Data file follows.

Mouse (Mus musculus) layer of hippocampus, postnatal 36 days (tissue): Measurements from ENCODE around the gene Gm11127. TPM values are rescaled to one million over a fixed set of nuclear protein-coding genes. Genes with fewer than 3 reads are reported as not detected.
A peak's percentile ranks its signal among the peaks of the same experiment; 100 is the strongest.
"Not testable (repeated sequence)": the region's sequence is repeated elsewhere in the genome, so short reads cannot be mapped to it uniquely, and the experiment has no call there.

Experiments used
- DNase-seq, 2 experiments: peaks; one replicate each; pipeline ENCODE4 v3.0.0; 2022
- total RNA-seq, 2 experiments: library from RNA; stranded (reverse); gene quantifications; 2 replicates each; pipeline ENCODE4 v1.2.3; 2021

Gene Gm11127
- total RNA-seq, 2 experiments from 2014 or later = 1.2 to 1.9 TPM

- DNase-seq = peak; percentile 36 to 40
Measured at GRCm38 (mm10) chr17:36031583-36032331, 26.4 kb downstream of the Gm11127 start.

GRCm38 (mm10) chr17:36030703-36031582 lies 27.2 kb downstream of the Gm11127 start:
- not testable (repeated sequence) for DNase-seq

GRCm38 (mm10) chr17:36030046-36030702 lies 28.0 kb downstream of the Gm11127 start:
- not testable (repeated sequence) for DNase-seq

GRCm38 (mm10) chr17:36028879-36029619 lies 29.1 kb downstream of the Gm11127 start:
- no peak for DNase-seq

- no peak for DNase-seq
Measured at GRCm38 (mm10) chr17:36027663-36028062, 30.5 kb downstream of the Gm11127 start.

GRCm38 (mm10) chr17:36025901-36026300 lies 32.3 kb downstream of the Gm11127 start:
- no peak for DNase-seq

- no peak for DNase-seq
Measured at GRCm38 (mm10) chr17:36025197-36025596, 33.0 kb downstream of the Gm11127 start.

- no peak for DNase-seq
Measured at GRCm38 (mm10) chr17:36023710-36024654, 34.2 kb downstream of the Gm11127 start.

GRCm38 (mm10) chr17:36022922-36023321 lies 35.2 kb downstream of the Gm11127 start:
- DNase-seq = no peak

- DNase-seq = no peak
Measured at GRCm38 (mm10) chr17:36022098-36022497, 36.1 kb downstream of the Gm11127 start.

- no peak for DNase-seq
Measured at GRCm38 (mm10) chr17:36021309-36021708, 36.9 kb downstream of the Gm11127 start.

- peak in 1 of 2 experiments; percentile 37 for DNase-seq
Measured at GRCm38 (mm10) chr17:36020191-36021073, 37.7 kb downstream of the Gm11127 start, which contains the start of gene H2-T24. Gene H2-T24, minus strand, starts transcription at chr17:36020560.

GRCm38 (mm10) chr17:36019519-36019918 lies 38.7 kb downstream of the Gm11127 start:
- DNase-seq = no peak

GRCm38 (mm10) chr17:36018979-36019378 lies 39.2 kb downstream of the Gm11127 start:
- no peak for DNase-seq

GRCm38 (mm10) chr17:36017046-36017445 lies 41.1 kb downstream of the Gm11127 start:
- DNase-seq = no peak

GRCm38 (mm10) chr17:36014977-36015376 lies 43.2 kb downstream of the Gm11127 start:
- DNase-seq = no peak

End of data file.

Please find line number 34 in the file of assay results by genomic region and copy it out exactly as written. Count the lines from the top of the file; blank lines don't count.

- DNase-seq = no peak